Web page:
After adding your clearing agents allow your wine to sit for 2 weeks then rack off sediment(lees)
Your wine should now be clear. If you degassed you could now bottle and age for minimum 3 months.( I always go 6 at least)*Never bottle fizzy wine! you could end up with corks blowing
Some people think if a kit says 4-6 weeks that its ready in that time, but that is the minimum time for bottling.Then you must play the waiting game and allow it to age
 

Scooter68

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Speed of fermentation is a result of a number of things including, but not limited to, the yeast, the temperature, the acidity, and the starting SG. Obviously a very active fermentation of a lower starting SG will finish faster than a higher starting SG, IF everything else is equal.
There are very few absolutes to our wine making, since natural fruits can very so much in the sugars, acidity and so many other things, THEN you add in the yeast types, temperature etc.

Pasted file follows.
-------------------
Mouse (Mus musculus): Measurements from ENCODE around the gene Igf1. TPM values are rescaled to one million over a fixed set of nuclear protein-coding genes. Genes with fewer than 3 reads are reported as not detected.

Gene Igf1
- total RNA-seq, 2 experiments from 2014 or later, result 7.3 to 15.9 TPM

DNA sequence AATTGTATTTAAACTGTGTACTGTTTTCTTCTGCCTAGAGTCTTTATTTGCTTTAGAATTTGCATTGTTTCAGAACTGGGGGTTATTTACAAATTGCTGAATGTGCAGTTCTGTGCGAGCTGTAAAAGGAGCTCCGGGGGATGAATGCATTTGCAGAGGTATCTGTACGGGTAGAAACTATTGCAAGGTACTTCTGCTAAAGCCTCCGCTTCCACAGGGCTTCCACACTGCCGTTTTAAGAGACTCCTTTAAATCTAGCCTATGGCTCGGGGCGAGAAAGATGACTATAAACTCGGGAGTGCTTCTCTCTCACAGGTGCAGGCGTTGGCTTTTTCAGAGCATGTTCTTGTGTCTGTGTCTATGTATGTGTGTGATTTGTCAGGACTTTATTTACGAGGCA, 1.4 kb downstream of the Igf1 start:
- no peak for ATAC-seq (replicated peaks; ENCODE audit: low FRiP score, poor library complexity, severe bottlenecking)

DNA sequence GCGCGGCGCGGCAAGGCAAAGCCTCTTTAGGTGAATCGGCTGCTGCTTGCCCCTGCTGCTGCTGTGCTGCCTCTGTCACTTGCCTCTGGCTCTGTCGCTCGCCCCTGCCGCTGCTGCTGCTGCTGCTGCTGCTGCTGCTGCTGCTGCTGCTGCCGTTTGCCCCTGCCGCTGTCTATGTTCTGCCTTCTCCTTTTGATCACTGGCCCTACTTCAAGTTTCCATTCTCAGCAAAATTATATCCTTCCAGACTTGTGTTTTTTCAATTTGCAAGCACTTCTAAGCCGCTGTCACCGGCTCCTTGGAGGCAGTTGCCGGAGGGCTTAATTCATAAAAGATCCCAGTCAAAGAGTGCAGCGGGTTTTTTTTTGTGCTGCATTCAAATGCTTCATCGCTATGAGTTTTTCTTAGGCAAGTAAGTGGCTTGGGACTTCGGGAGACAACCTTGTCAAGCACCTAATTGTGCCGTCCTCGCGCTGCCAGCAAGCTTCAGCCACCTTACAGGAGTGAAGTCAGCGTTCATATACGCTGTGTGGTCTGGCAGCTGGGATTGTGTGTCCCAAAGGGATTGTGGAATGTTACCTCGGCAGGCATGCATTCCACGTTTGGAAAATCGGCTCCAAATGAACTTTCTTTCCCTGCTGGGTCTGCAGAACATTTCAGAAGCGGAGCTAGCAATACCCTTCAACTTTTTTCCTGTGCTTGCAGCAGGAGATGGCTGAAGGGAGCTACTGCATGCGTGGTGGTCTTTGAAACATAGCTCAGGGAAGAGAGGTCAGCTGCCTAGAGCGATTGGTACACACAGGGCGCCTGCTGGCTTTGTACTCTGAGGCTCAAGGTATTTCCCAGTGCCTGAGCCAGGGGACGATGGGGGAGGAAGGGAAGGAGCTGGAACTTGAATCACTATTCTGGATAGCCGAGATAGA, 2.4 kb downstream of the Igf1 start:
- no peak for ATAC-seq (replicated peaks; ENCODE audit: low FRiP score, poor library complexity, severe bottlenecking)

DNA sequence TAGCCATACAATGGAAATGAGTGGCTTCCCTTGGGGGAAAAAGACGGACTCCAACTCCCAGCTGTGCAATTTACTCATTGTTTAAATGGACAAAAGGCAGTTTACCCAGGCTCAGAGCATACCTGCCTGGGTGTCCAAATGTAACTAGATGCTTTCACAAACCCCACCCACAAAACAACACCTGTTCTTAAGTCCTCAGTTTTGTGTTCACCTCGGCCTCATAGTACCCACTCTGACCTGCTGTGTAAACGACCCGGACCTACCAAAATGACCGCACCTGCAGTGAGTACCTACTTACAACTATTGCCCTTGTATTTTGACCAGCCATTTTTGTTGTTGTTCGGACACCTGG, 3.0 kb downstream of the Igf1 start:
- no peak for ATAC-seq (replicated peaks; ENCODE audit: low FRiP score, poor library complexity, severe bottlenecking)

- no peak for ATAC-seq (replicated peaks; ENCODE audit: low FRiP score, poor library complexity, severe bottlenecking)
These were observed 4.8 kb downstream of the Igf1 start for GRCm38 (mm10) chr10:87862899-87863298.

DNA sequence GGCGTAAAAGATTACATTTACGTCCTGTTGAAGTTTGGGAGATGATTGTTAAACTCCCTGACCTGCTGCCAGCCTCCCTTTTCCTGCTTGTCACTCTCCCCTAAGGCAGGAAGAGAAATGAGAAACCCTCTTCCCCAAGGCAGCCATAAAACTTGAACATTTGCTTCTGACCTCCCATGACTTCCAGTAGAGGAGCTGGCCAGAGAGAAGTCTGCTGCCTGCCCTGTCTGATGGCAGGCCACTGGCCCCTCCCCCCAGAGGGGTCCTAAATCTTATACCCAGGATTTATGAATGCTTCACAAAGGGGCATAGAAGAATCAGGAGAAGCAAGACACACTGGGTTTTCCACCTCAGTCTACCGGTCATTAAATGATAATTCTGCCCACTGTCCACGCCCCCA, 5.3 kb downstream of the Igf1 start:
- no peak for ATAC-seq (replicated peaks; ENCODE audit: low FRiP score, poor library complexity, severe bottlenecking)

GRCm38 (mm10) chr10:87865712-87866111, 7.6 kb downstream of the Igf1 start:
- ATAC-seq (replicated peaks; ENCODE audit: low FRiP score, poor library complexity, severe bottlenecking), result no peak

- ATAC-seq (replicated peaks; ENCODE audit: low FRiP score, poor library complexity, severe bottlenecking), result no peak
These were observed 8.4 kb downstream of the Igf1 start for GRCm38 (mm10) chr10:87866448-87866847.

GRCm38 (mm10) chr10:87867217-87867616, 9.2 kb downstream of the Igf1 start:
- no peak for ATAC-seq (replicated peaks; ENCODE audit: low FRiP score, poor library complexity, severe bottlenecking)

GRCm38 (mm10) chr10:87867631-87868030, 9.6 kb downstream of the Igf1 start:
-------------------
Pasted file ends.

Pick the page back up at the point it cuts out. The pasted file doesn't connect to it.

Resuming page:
What is more reliable is the guidance for fermentation temperatures and yeast types. White or lighter colored wines tend to lose their volatile components faster at higher fermentation temps so they do best fermenting at a lower temperatures. Red or darker wines aren't as likely to lose the 'essences' or volatile components as quickly perhaps because they are more concentrated in those types of wines.

And like the broken record ... above all patience always pays big dividends.
 

BernardSmith

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But importantly, IMO, it's not that some wines finish faster than others, it's that the wine maker either by commission or omission is not controlling the speed of the fermentation. I say this because Claude Jolicoeur, the Canadian cider maker, refers to fermentations he monitors where the gravity drops by .001 of a point each day while in the secondary and if my memory serves me, drops about 8 points over 50 days in the primary. The more vigorous the fermentation, the more you are likely to lose volatile flavor, aroma and color molecules